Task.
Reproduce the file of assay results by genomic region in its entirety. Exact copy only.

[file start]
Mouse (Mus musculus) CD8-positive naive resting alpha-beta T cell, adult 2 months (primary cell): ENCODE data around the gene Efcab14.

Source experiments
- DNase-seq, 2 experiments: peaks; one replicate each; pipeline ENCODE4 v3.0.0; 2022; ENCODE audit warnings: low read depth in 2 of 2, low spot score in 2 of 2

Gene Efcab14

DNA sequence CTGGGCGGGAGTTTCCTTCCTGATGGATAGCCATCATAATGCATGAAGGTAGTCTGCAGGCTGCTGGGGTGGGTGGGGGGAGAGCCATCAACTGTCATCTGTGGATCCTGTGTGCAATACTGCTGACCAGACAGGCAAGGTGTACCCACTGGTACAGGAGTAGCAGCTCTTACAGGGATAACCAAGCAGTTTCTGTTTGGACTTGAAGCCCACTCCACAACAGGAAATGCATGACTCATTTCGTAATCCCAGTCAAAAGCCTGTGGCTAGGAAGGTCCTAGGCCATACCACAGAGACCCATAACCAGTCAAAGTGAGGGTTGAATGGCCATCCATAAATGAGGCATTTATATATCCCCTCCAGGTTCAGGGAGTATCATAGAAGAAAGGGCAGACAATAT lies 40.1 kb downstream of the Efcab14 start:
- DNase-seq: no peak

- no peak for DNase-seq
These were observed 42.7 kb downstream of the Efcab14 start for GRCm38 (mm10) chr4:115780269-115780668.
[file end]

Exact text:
Mouse (Mus musculus) CD8-positive naive resting alpha-beta T cell, adult 2 months (primary cell): ENCODE data around the gene Efcab14.

Source experiments
- DNase-seq, 2 experiments: peaks; one replicate each; pipeline ENCODE4 v3.0.0; 2022; ENCODE audit warnings: low read depth in 2 of 2, low spot score in 2 of 2

Gene Efcab14

DNA sequence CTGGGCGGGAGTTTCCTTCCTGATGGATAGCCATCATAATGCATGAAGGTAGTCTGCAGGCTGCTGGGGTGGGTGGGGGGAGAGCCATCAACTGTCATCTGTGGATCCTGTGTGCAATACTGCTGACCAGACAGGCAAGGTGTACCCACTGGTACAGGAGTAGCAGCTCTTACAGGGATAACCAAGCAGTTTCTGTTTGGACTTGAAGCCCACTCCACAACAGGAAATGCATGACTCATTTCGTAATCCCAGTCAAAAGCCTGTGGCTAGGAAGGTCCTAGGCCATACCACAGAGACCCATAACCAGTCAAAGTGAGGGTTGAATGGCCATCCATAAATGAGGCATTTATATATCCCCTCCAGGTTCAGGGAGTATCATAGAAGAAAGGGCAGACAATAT lies 40.1 kb downstream of the Efcab14 start:
- DNase-seq: no peak

- no peak for DNase-seq
These were observed 42.7 kb downstream of the Efcab14 start for GRCm38 (mm10) chr4:115780269-115780668.